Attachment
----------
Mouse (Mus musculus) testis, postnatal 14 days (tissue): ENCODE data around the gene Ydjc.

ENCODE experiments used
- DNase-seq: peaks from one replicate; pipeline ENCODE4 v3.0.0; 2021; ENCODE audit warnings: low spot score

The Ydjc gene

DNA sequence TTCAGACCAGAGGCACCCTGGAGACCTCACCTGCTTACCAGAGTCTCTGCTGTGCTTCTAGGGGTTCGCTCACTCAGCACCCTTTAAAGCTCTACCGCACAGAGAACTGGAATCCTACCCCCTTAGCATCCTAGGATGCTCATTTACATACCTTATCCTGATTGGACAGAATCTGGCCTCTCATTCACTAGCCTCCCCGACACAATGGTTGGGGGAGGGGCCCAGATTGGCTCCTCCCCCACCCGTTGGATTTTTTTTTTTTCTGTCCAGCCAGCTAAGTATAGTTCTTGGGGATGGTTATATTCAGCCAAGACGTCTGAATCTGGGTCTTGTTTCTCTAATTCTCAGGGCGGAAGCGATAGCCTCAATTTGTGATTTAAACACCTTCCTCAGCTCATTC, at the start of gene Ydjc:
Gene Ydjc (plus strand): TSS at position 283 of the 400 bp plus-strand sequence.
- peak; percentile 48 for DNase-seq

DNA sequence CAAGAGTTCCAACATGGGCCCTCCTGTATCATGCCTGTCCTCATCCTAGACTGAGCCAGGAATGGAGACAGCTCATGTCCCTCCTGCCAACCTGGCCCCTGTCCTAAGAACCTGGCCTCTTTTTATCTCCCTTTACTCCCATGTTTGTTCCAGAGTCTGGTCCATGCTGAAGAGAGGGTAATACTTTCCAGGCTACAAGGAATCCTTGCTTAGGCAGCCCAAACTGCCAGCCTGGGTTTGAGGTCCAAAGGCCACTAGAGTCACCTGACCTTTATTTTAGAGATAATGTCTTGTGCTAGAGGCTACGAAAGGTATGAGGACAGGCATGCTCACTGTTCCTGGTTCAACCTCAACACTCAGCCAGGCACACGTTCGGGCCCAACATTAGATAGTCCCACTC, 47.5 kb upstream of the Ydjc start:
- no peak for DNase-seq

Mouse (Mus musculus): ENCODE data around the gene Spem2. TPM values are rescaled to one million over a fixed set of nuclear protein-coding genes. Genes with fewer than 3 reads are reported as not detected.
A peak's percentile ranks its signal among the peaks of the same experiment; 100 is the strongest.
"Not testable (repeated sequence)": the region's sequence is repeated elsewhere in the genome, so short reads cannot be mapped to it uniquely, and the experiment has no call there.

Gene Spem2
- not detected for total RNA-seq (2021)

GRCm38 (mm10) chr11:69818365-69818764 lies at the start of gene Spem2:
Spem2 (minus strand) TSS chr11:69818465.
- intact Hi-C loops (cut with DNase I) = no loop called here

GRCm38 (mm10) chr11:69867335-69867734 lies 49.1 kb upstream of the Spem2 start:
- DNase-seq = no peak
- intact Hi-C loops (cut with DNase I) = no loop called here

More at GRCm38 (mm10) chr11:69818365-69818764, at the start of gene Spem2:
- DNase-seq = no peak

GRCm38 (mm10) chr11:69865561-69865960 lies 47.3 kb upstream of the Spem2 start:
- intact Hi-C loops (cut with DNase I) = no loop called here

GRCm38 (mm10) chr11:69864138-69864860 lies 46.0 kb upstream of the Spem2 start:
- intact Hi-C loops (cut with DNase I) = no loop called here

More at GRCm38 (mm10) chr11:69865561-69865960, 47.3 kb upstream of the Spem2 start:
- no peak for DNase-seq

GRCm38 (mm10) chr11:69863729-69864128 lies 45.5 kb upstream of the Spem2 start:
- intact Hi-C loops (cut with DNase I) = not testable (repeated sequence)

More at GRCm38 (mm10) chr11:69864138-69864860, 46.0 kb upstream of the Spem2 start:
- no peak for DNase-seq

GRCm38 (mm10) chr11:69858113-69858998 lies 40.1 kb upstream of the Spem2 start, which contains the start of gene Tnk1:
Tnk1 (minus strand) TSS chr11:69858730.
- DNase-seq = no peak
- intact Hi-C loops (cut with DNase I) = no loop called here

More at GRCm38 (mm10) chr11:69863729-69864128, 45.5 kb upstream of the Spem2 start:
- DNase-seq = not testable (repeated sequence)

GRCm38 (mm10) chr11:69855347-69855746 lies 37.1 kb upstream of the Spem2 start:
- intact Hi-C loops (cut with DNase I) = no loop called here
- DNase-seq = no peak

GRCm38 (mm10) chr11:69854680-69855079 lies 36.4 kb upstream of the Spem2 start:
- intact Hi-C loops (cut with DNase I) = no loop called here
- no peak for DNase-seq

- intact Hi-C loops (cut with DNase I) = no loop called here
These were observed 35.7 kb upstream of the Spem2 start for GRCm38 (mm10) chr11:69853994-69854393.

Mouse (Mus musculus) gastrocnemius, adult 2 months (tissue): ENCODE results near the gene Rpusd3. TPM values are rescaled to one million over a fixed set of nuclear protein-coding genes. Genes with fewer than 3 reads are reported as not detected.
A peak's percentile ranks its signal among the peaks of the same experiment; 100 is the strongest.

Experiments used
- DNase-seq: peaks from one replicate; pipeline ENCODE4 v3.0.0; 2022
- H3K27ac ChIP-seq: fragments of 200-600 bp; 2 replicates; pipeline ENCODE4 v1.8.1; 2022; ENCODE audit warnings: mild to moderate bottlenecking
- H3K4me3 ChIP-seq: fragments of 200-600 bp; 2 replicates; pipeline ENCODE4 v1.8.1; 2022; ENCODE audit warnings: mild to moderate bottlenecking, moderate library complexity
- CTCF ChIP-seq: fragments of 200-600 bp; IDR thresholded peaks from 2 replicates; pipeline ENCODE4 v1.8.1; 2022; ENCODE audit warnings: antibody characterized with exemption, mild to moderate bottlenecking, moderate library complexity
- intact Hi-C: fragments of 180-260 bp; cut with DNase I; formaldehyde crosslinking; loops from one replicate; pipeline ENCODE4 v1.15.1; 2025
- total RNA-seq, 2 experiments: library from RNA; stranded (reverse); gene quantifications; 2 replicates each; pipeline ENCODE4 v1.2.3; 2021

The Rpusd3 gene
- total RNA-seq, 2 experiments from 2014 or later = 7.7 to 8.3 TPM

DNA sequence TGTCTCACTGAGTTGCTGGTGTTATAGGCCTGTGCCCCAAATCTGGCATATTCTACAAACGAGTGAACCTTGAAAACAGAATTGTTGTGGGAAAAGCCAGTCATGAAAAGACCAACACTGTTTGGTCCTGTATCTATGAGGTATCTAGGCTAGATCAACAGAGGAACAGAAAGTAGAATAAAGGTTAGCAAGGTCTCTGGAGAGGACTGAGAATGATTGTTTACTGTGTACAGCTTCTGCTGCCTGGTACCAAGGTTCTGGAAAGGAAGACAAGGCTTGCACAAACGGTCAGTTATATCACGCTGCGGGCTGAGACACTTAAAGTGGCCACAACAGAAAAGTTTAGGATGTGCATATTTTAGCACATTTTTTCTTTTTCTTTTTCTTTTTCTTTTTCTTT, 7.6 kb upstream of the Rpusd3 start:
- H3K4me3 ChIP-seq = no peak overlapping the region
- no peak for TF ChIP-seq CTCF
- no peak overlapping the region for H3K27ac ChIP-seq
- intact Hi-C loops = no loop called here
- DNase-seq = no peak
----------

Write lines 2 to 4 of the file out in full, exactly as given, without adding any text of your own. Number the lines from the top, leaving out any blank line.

ENCODE experiments used
- DNase-seq: peaks from one replicate; pipeline ENCODE4 v3.0.0; 2021; ENCODE audit warnings: low spot score

The Ydjc gene